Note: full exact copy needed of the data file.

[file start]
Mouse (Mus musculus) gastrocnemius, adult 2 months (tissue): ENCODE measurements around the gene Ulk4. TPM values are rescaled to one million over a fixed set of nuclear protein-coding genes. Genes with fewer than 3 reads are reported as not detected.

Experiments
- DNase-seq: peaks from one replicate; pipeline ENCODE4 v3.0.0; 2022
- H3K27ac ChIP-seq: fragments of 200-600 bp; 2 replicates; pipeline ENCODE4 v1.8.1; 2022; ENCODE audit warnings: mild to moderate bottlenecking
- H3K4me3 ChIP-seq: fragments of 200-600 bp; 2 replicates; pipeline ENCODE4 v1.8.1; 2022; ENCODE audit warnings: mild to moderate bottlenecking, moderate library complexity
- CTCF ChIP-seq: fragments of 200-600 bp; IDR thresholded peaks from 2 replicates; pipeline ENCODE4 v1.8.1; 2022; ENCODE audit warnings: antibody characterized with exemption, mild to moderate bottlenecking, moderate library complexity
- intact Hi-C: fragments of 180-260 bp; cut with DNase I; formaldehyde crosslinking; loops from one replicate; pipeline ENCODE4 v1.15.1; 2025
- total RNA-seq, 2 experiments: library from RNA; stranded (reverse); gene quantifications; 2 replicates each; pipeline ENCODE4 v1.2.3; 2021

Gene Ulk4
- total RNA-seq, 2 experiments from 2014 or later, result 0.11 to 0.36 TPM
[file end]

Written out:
Mouse (Mus musculus) gastrocnemius, adult 2 months (tissue): ENCODE measurements around the gene Ulk4. TPM values are rescaled to one million over a fixed set of nuclear protein-coding genes. Genes with fewer than 3 reads are reported as not detected.

Experiments
- DNase-seq: peaks from one replicate; pipeline ENCODE4 v3.0.0; 2022
- H3K27ac ChIP-seq: fragments of 200-600 bp; 2 replicates; pipeline ENCODE4 v1.8.1; 2022; ENCODE audit warnings: mild to moderate bottlenecking
- H3K4me3 ChIP-seq: fragments of 200-600 bp; 2 replicates; pipeline ENCODE4 v1.8.1; 2022; ENCODE audit warnings: mild to moderate bottlenecking, moderate library complexity
- CTCF ChIP-seq: fragments of 200-600 bp; IDR thresholded peaks from 2 replicates; pipeline ENCODE4 v1.8.1; 2022; ENCODE audit warnings: antibody characterized with exemption, mild to moderate bottlenecking, moderate library complexity
- intact Hi-C: fragments of 180-260 bp; cut with DNase I; formaldehyde crosslinking; loops from one replicate; pipeline ENCODE4 v1.15.1; 2025
- total RNA-seq, 2 experiments: library from RNA; stranded (reverse); gene quantifications; 2 replicates each; pipeline ENCODE4 v1.2.3; 2021

Gene Ulk4
- total RNA-seq, 2 experiments from 2014 or later, result 0.11 to 0.36 TPM